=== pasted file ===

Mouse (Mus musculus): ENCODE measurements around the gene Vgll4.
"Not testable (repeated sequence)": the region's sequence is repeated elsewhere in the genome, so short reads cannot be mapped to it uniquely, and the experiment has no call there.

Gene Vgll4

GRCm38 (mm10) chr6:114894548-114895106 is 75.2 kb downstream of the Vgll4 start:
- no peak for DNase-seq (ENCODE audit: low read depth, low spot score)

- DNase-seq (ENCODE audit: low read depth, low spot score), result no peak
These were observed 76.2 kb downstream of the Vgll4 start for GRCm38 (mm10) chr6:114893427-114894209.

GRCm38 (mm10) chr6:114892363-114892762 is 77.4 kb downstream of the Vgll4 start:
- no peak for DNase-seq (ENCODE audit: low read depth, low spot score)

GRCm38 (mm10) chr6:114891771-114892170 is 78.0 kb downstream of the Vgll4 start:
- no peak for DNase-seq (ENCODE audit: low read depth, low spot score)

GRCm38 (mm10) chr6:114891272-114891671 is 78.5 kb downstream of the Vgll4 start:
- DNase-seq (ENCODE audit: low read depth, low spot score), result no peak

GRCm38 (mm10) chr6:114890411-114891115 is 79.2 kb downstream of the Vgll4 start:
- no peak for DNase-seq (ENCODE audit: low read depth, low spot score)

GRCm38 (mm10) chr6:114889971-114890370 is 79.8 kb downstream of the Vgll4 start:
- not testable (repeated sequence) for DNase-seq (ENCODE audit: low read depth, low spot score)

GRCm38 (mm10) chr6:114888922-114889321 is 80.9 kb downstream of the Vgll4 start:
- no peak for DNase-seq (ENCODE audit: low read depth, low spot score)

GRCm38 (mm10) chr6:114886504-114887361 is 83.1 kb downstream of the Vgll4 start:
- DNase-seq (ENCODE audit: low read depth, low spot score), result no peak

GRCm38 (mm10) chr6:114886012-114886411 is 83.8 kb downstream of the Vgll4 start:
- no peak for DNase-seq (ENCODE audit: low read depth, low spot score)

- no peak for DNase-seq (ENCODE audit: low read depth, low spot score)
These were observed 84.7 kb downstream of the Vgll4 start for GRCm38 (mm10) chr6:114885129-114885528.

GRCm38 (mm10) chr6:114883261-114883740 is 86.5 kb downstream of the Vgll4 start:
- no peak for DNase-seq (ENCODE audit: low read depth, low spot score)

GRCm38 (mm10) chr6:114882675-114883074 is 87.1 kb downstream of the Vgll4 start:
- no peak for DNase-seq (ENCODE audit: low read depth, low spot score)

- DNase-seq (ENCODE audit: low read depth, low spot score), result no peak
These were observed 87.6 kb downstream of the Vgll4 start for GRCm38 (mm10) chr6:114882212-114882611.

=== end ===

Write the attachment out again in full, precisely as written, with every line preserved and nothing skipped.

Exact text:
Mouse (Mus musculus): ENCODE measurements around the gene Vgll4.
"Not testable (repeated sequence)": the region's sequence is repeated elsewhere in the genome, so short reads cannot be mapped to it uniquely, and the experiment has no call there.

Gene Vgll4

GRCm38 (mm10) chr6:114894548-114895106 is 75.2 kb downstream of the Vgll4 start:
- no peak for DNase-seq (ENCODE audit: low read depth, low spot score)

- DNase-seq (ENCODE audit: low read depth, low spot score), result no peak
These were observed 76.2 kb downstream of the Vgll4 start for GRCm38 (mm10) chr6:114893427-114894209.

GRCm38 (mm10) chr6:114892363-114892762 is 77.4 kb downstream of the Vgll4 start:
- no peak for DNase-seq (ENCODE audit: low read depth, low spot score)

GRCm38 (mm10) chr6:114891771-114892170 is 78.0 kb downstream of the Vgll4 start:
- no peak for DNase-seq (ENCODE audit: low read depth, low spot score)

GRCm38 (mm10) chr6:114891272-114891671 is 78.5 kb downstream of the Vgll4 start:
- DNase-seq (ENCODE audit: low read depth, low spot score), result no peak

GRCm38 (mm10) chr6:114890411-114891115 is 79.2 kb downstream of the Vgll4 start:
- no peak for DNase-seq (ENCODE audit: low read depth, low spot score)

GRCm38 (mm10) chr6:114889971-114890370 is 79.8 kb downstream of the Vgll4 start:
- not testable (repeated sequence) for DNase-seq (ENCODE audit: low read depth, low spot score)

GRCm38 (mm10) chr6:114888922-114889321 is 80.9 kb downstream of the Vgll4 start:
- no peak for DNase-seq (ENCODE audit: low read depth, low spot score)

GRCm38 (mm10) chr6:114886504-114887361 is 83.1 kb downstream of the Vgll4 start:
- DNase-seq (ENCODE audit: low read depth, low spot score), result no peak

GRCm38 (mm10) chr6:114886012-114886411 is 83.8 kb downstream of the Vgll4 start:
- no peak for DNase-seq (ENCODE audit: low read depth, low spot score)

- no peak for DNase-seq (ENCODE audit: low read depth, low spot score)
These were observed 84.7 kb downstream of the Vgll4 start for GRCm38 (mm10) chr6:114885129-114885528.

GRCm38 (mm10) chr6:114883261-114883740 is 86.5 kb downstream of the Vgll4 start:
- no peak for DNase-seq (ENCODE audit: low read depth, low spot score)

GRCm38 (mm10) chr6:114882675-114883074 is 87.1 kb downstream of the Vgll4 start:
- no peak for DNase-seq (ENCODE audit: low read depth, low spot score)

- DNase-seq (ENCODE audit: low read depth, low spot score), result no peak
These were observed 87.6 kb downstream of the Vgll4 start for GRCm38 (mm10) chr6:114882212-114882611.